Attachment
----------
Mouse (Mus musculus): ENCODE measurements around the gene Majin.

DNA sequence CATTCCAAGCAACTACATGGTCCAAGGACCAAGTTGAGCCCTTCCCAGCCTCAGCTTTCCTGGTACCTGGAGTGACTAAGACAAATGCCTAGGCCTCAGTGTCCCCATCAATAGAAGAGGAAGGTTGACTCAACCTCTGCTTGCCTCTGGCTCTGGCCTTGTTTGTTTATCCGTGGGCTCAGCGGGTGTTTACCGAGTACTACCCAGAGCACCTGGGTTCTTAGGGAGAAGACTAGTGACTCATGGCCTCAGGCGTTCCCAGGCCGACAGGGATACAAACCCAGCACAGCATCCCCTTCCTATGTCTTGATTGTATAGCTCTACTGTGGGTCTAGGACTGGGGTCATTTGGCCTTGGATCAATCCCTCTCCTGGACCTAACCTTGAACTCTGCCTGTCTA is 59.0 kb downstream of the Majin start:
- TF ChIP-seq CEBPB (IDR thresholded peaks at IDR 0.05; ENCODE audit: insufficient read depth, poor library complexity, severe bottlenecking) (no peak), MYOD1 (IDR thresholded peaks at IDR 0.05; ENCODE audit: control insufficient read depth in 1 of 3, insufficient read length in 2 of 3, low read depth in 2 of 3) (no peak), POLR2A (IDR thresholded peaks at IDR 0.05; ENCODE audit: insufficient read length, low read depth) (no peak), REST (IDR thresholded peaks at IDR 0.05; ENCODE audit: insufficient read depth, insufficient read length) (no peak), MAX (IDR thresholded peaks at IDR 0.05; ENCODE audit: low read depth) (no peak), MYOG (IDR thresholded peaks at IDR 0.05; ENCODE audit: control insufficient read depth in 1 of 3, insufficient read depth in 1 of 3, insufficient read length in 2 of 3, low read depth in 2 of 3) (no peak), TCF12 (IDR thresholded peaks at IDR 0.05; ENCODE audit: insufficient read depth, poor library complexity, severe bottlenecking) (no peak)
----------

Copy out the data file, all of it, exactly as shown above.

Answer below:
Mouse (Mus musculus): ENCODE measurements around the gene Majin.

DNA sequence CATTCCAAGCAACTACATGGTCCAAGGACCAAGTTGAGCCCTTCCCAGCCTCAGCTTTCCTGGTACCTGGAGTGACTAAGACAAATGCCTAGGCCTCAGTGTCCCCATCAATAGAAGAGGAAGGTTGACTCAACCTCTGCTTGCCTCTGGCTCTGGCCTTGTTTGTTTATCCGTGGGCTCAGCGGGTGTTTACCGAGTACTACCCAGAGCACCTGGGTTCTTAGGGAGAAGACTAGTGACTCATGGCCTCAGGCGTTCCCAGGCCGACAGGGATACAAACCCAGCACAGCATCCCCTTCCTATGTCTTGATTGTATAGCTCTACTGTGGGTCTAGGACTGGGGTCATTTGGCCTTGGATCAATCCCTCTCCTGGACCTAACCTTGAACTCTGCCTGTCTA is 59.0 kb downstream of the Majin start:
- TF ChIP-seq CEBPB (IDR thresholded peaks at IDR 0.05; ENCODE audit: insufficient read depth, poor library complexity, severe bottlenecking) (no peak), MYOD1 (IDR thresholded peaks at IDR 0.05; ENCODE audit: control insufficient read depth in 1 of 3, insufficient read length in 2 of 3, low read depth in 2 of 3) (no peak), POLR2A (IDR thresholded peaks at IDR 0.05; ENCODE audit: insufficient read length, low read depth) (no peak), REST (IDR thresholded peaks at IDR 0.05; ENCODE audit: insufficient read depth, insufficient read length) (no peak), MAX (IDR thresholded peaks at IDR 0.05; ENCODE audit: low read depth) (no peak), MYOG (IDR thresholded peaks at IDR 0.05; ENCODE audit: control insufficient read depth in 1 of 3, insufficient read depth in 1 of 3, insufficient read length in 2 of 3, low read depth in 2 of 3) (no peak), TCF12 (IDR thresholded peaks at IDR 0.05; ENCODE audit: insufficient read depth, poor library complexity, severe bottlenecking) (no peak)